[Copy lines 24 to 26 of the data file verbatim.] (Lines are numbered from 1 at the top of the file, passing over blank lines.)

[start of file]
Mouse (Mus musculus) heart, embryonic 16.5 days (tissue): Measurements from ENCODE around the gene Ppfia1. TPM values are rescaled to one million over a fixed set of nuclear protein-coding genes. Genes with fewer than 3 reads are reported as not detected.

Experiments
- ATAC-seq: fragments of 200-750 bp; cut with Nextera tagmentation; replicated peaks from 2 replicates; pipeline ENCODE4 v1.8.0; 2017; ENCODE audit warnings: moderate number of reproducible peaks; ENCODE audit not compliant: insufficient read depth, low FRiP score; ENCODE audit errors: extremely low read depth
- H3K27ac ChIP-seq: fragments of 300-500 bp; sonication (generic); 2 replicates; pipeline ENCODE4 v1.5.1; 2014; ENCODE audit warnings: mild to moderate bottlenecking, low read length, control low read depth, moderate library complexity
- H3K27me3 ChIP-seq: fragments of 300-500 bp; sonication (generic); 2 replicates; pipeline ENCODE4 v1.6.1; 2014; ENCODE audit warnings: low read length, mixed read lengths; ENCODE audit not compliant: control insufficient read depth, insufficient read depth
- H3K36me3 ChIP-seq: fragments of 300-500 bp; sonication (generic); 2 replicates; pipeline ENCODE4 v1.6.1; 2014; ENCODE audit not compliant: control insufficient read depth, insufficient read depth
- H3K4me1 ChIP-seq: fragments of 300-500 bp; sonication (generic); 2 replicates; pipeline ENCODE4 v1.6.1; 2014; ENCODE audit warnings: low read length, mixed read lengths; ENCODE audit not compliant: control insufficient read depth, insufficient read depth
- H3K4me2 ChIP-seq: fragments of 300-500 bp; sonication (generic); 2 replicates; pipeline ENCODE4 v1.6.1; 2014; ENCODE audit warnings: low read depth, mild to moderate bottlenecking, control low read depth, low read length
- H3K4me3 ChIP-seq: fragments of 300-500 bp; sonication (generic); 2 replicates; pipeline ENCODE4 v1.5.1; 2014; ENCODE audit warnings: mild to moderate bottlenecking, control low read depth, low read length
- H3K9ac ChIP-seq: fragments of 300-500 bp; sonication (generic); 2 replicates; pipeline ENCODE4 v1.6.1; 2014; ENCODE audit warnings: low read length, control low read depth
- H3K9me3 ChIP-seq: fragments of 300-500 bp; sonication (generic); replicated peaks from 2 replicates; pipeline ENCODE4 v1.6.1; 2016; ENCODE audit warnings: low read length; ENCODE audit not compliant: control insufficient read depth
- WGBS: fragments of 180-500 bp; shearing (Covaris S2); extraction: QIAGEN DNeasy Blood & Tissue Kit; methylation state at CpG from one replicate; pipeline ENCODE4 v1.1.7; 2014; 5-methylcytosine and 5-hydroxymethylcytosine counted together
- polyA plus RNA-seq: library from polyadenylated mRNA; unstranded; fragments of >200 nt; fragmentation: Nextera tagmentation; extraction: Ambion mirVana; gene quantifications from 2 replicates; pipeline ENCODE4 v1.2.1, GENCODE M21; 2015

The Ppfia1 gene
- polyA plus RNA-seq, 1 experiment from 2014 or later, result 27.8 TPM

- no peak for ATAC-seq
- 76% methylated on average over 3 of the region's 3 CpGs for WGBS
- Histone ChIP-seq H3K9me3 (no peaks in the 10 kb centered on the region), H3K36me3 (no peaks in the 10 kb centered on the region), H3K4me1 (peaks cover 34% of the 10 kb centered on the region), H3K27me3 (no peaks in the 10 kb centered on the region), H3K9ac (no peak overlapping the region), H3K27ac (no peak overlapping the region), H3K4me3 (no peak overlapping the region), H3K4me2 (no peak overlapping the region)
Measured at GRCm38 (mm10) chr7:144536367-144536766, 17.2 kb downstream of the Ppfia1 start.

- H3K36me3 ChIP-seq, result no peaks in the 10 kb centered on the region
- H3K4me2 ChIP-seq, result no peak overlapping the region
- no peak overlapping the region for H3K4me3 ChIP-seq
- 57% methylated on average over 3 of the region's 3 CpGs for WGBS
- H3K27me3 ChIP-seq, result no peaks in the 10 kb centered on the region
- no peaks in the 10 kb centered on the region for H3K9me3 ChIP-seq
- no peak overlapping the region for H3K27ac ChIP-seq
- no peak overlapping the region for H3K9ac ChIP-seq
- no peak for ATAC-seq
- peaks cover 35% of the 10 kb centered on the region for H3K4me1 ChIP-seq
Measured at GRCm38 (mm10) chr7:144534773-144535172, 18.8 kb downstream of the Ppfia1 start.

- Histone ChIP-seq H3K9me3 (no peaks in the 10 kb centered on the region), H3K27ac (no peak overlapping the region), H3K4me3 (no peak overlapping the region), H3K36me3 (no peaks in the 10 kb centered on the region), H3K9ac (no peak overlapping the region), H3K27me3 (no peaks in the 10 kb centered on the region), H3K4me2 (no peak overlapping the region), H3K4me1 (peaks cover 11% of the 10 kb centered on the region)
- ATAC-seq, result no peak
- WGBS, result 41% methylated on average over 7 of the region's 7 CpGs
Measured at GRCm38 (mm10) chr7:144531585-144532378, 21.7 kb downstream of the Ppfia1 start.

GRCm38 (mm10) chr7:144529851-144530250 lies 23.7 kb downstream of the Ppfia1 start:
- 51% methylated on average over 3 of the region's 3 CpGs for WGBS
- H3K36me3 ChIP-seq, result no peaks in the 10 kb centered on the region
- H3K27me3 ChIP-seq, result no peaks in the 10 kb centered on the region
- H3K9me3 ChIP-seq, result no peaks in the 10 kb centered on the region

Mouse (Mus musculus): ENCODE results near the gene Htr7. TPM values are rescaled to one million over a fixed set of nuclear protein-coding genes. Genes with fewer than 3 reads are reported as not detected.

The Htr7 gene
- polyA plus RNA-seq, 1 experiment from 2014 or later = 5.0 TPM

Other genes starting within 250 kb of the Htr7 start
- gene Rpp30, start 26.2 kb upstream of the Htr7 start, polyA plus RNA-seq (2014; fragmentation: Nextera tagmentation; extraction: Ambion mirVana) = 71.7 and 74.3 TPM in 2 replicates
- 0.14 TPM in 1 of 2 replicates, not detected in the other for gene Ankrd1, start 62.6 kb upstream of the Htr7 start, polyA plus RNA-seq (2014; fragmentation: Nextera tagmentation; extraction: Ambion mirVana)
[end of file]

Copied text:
- H3K27me3 ChIP-seq, result no peaks in the 10 kb centered on the region
- no peaks in the 10 kb centered on the region for H3K9me3 ChIP-seq
- no peak overlapping the region for H3K27ac ChIP-seq